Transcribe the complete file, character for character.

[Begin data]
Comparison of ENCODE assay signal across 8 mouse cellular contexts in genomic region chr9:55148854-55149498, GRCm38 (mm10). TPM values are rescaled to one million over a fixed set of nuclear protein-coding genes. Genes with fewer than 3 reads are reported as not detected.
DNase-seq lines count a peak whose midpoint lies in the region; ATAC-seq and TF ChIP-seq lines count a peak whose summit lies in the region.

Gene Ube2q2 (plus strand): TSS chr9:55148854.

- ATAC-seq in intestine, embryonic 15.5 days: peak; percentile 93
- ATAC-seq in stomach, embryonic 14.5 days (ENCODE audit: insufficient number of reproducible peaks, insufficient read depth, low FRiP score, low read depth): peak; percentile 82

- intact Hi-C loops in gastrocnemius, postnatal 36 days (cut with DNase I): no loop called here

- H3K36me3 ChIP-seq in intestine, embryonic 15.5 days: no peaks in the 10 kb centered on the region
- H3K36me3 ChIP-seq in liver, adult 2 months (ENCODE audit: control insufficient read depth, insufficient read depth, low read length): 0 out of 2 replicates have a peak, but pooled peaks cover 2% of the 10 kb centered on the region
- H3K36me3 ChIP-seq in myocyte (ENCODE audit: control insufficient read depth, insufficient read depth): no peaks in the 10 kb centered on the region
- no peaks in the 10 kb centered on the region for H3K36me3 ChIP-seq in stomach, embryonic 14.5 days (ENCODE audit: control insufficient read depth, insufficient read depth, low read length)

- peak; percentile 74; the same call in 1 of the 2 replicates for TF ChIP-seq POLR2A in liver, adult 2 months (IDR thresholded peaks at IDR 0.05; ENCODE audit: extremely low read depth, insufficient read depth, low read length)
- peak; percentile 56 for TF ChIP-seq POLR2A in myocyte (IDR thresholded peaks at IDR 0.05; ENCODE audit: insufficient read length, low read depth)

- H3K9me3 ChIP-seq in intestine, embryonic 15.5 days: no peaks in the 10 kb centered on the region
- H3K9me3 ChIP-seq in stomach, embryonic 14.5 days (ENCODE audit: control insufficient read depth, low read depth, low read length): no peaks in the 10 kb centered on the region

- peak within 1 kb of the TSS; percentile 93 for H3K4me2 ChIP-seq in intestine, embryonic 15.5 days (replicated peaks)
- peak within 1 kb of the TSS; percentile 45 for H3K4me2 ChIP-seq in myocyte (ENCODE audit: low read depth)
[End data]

Comparison of ENCODE assay signal across 8 mouse cellular contexts in genomic region chr9:55148854-55149498, GRCm38 (mm10). TPM values are rescaled to one million over a fixed set of nuclear protein-coding genes. Genes with fewer than 3 reads are reported as not detected.
DNase-seq lines count a peak whose midpoint lies in the region; ATAC-seq and TF ChIP-seq lines count a peak whose summit lies in the region.

Gene Ube2q2 (plus strand): TSS chr9:55148854.

- ATAC-seq in intestine, embryonic 15.5 days: peak; percentile 93
- ATAC-seq in stomach, embryonic 14.5 days (ENCODE audit: insufficient number of reproducible peaks, insufficient read depth, low FRiP score, low read depth): peak; percentile 82

- intact Hi-C loops in gastrocnemius, postnatal 36 days (cut with DNase I): no loop called here

- H3K36me3 ChIP-seq in intestine, embryonic 15.5 days: no peaks in the 10 kb centered on the region
- H3K36me3 ChIP-seq in liver, adult 2 months (ENCODE audit: control insufficient read depth, insufficient read depth, low read length): 0 out of 2 replicates have a peak, but pooled peaks cover 2% of the 10 kb centered on the region
- H3K36me3 ChIP-seq in myocyte (ENCODE audit: control insufficient read depth, insufficient read depth): no peaks in the 10 kb centered on the region
- no peaks in the 10 kb centered on the region for H3K36me3 ChIP-seq in stomach, embryonic 14.5 days (ENCODE audit: control insufficient read depth, insufficient read depth, low read length)

- peak; percentile 74; the same call in 1 of the 2 replicates for TF ChIP-seq POLR2A in liver, adult 2 months (IDR thresholded peaks at IDR 0.05; ENCODE audit: extremely low read depth, insufficient read depth, low read length)
- peak; percentile 56 for TF ChIP-seq POLR2A in myocyte (IDR thresholded peaks at IDR 0.05; ENCODE audit: insufficient read length, low read depth)

- H3K9me3 ChIP-seq in intestine, embryonic 15.5 days: no peaks in the 10 kb centered on the region
- H3K9me3 ChIP-seq in stomach, embryonic 14.5 days (ENCODE audit: control insufficient read depth, low read depth, low read length): no peaks in the 10 kb centered on the region

- peak within 1 kb of the TSS; percentile 93 for H3K4me2 ChIP-seq in intestine, embryonic 15.5 days (replicated peaks)
- peak within 1 kb of the TSS; percentile 45 for H3K4me2 ChIP-seq in myocyte (ENCODE audit: low read depth)